Meanwhile, Joelle Brooks’ box braids made their return, however Savoy determined to diversify the best way they have been styled. “For season two, I made certain I sent her to the perfect braider,” he says. “Lots of people suppose that once you wear braids, you just have one or two kinds and that’s it. I wanted to show we could deal with braids similar to they’re regular hair.” One in all his favorite kinds “We put four or five cornrows in her braids, and it just turned out magnificent,” he says.
While Joelle didn’t make a drastic hair change, the change in her styling added to the shift in character to her character. “Joelle involves learn more about herself this season,” says Savoy. “She realizes that she has extra than simply brains. She starts to fairly herself up and add hair jewellery for a pop.” For instance, in episode two, Joelle is shown with her hair in braided ponytails and gold-detailed beading singing Erykah Badu’s “Tyrone” during an open-mic segment after realizing she has emotions for Reggie. It was no coincidence that Brooks paid homage to Badu, who’s long worn a plethora of pure hairstyles.
And then, after all, there’s Sam—who’s pinned-up, crownlike pompadour is central to how she wants the world to see her. As a social activist and agent for racial equality, her hair mimics the styles worn by different historical black feminists like Madam C.J Walker and Ida B. Wells. In season two Savoy wished to add a twist to Sam’s signature ’do by giving it more of her pure texture (which he used Eco Styler Moroccan Argan Oil Styling Gel to keep in place for hours).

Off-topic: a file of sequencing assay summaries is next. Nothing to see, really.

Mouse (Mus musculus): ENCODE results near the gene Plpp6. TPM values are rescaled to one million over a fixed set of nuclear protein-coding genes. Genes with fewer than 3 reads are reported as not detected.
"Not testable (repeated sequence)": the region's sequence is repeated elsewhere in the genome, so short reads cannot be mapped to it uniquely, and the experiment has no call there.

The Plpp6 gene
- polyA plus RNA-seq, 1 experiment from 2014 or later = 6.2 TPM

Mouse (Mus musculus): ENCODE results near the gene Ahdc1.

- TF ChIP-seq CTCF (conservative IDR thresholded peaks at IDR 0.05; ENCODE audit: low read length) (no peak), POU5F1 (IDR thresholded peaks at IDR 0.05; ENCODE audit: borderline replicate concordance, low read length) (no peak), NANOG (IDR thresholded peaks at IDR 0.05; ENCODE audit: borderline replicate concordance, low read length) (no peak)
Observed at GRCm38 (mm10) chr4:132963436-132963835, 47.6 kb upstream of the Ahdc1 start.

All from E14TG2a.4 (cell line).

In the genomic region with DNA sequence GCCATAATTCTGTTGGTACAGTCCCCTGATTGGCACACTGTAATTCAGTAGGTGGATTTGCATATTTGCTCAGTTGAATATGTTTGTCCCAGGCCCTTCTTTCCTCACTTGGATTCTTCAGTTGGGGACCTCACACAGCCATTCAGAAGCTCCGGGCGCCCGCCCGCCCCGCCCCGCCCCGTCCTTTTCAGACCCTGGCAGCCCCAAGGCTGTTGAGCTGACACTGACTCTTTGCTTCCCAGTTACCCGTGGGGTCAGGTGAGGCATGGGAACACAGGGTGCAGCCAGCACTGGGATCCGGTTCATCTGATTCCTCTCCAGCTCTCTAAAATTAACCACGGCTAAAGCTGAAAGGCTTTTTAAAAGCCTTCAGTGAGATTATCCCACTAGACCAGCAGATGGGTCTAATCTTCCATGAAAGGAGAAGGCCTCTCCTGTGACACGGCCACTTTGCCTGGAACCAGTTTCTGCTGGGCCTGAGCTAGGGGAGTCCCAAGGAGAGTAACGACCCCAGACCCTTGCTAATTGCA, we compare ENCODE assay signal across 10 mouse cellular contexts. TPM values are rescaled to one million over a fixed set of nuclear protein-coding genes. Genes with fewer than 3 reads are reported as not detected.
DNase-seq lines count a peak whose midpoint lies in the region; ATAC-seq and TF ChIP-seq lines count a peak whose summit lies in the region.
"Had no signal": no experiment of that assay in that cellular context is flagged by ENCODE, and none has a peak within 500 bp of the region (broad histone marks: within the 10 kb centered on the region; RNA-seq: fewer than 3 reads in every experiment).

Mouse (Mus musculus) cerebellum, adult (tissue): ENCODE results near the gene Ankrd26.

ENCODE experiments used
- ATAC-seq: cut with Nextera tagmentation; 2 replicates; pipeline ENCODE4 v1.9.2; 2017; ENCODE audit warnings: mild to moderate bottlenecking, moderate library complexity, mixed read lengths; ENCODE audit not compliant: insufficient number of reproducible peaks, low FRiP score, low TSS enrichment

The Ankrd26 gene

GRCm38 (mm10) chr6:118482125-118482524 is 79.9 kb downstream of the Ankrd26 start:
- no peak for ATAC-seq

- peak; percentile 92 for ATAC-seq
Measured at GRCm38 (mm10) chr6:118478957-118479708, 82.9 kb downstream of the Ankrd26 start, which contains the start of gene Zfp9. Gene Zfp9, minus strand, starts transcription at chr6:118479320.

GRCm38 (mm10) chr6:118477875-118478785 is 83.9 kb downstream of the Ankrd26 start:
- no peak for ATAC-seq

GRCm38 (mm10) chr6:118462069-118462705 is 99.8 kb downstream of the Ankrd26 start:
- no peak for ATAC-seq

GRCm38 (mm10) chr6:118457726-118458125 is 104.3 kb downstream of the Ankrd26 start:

Sam’s hair also symbolizes some of the non-public hardships she endures this season—a visual signifier of her breakdown. The place for other characters, this is often shown as haircut, for Sam, it is shown in the loss of her “crown.”
“There are moments the place you see Sam begins to wear all of her hair down in curly kinds that are not structured,” says Savoy. “They’re not held together with pins or anything. She’s just sporting it free.” One of these moments Savoy refers to particularly speaks to a scene episode nine, when Sam finds out that her dad has died. As she heads residence to be along with her family, her hair is completely down and in its seemingly pure state. “Sam was bored with combating, so the bold, structured, crowned hairstyles started to diminish,” says Savoy. “The man of her life passed away, and at that point she had nothing extra to prove along with her hair.” She wore that hairstyle at school to indicate her tough exterior, and this episode reveals Sam in her most weak state, as she is crammed with grief and remorse.
Courtesy of Netflix
Whether an indication of energy or loss of it, what Dear White People does so effectively once once more this season is capture the nuance and complexities of black hair in 2018. We all have our crowns—and this exhibits us the infinite ways we can wear them.